Tuesday, September 26, 2023

Archegos Litigation Heats Up

Rogue Trader's Collapse Still Ripples Through the Financial Industry

Author: David Schwartz J.D. CPA

In March 2021, Archegos Capital Management, a family office run by Bill Hwang, collapsed in a spectacular fashion, leaving its counterparties with over $10 billion in losses. The collapse of Archegos was one of the largest hedge fund failures in history, and it has since been the subject of intense scrutiny by regulators and law enforcement.

Shortly after the fund’s collapse, the Securities and Exchange Commission (SEC), the Commodity Futures Trading Commission (CFTC), and the Department of Justice (DOJ) all filed charges against Archegos and its executives. The SEC and CFTC have alleged that Archegos engaged in a "massive market manipulation scheme" by taking huge positions in stocks using total return security-based swaps (TRS) with multiple counterparties without disclosing the full extent of its exposure to any of them. The SEC and CFTC have also alleged that Archegos misled its counterparties about its liquidity and the composition of its portfolio in order to secure favorable margin terms and increase its trading limits.

The DOJ filed criminal charges against Hwang and two other Archegos executives, Patrick Halligan and Scott Becker. The DOJ has alleged that the defendants engaged in a scheme to defraud Archegos' counterparties by making false and misleading statements about Archegos' financial condition and investment strategy.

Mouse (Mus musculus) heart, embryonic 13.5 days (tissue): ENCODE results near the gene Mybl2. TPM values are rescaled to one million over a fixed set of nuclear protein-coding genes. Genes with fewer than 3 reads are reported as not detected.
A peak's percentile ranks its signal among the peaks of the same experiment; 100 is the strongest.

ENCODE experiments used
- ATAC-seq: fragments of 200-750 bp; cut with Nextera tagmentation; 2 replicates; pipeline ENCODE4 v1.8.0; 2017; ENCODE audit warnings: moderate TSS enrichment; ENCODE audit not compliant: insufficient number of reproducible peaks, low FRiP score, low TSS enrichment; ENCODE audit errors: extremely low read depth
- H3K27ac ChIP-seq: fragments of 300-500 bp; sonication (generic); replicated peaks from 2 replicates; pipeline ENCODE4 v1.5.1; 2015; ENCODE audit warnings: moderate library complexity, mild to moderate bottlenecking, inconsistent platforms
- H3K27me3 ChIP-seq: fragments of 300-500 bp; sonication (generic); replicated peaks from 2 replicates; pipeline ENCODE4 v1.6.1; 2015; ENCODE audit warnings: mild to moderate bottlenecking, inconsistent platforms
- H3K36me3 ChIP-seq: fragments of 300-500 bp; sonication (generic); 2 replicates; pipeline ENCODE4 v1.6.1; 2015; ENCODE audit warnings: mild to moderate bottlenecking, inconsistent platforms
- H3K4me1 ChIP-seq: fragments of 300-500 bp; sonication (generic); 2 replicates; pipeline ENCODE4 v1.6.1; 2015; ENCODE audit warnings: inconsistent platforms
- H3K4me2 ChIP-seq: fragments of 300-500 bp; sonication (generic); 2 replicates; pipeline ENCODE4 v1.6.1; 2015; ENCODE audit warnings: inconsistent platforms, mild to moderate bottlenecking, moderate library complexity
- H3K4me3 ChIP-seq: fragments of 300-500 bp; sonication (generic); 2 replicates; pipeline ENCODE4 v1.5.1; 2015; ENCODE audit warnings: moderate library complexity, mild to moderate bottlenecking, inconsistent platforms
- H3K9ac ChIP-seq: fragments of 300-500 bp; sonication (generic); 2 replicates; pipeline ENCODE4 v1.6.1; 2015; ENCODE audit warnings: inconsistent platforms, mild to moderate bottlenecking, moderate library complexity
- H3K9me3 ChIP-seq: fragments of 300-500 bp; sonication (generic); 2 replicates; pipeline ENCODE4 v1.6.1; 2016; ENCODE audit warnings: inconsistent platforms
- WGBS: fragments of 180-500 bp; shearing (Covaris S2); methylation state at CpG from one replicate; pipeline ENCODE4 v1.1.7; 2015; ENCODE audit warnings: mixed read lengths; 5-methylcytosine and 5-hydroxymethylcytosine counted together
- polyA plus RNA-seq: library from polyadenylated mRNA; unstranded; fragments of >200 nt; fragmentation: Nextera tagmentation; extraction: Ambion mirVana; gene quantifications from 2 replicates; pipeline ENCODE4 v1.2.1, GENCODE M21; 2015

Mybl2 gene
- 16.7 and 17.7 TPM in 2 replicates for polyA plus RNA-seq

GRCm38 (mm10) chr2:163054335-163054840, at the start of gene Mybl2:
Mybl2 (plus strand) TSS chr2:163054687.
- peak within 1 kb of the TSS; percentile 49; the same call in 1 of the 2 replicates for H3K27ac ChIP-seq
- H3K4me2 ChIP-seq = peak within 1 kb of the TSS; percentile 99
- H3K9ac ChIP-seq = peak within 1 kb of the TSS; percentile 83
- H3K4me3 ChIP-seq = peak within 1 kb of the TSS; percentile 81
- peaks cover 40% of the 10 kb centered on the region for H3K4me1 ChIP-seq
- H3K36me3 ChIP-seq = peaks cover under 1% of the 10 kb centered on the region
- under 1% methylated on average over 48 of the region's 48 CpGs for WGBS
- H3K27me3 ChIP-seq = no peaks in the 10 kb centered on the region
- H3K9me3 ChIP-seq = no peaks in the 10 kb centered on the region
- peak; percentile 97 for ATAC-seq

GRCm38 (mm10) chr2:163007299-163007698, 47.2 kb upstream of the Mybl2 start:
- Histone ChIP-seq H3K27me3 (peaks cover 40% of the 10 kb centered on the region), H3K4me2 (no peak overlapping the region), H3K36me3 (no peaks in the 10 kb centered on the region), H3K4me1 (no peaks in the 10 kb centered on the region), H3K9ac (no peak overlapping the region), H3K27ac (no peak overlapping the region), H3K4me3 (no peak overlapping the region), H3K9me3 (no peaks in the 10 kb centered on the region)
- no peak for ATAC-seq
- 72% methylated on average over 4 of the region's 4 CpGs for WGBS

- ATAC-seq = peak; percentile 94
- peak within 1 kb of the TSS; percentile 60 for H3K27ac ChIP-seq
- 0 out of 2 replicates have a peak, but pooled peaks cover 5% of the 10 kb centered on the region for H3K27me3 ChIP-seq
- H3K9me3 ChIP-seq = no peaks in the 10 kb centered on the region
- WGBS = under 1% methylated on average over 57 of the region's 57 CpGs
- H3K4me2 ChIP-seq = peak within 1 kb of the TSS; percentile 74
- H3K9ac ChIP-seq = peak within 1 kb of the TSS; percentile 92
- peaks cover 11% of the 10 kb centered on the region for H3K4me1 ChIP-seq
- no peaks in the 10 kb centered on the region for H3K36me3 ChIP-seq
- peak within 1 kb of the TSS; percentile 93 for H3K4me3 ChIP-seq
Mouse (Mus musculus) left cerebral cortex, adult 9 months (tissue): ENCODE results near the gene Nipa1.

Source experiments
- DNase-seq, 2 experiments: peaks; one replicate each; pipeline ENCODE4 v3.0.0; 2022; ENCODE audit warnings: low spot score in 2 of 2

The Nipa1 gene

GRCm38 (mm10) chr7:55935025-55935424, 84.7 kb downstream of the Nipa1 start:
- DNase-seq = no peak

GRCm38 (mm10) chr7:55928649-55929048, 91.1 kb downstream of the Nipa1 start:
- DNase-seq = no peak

Current status of the litigation

In April 2022, Hwang was indicted by a federal grand jury on securities fraud, racketeering conspiracy, and commodities fraud charges. He is currently awaiting trial. Halligan and Becker have pleaded guilty to securities fraud charges and are awaiting sentencing.

The SEC and CFTC enforcement actions against Archegos are still ongoing. In July 2022, the SEC reached a settlement with two of the Archegos executives, William Tomita and James Zelinsky. Tomita and Zelinsky agreed to pay disgorgement and penalties totaling $400,000 each.

On September 20, 2023, the federal judge overseeing the SEC and CFTC suits against Archegos permanently dismissed the CFTC's suit against Archegos after finding that the agency exceeded its regulatory jurisdiction with its claims. The CFTC had argued that certain of the TRS (ETF Swaps and the Custom Basket Swaps) with returns based on shares of ETFs that track broad-based security indexes, such as the S&P 500, are swaps subject to CFTC regulation rather than securities-based swaps regulated by the SEC. The judge disagreed, saying that the CFTC failed to allege a plausible theory of liability for its claims involving the ETF Swaps and the Custom Basket Swaps and ruled that both the TRS types were within the exclusive jurisdiction of the SEC. However, the SEC’s suit against Archegos and Hwang remains in force, as the judge denied Hwang's request to dismiss the SEC’s lawsuit against him.


Implications of the litigation

The litigation against Archegos is significant for a number of reasons. First, it is a reminder that even the largest and most sophisticated financial institutions are not immune to fraud. Second, it highlights the importance of transparency and risk management in the financial industry. Third, it is a reminder that regulators and law enforcement are willing to take action against those who engage in market manipulation and fraud.

The outcome of the litigation against Archegos is still uncertain. However, the case has already significantly affected the financial industry. The SEC and CFTC have proposed new rules to regulate TRS markets and to improve transparency and risk management practices among hedge funds. The collapse of Archegos has also served as a cautionary tale for investors about the risks of investing in complex and leveraged financial products.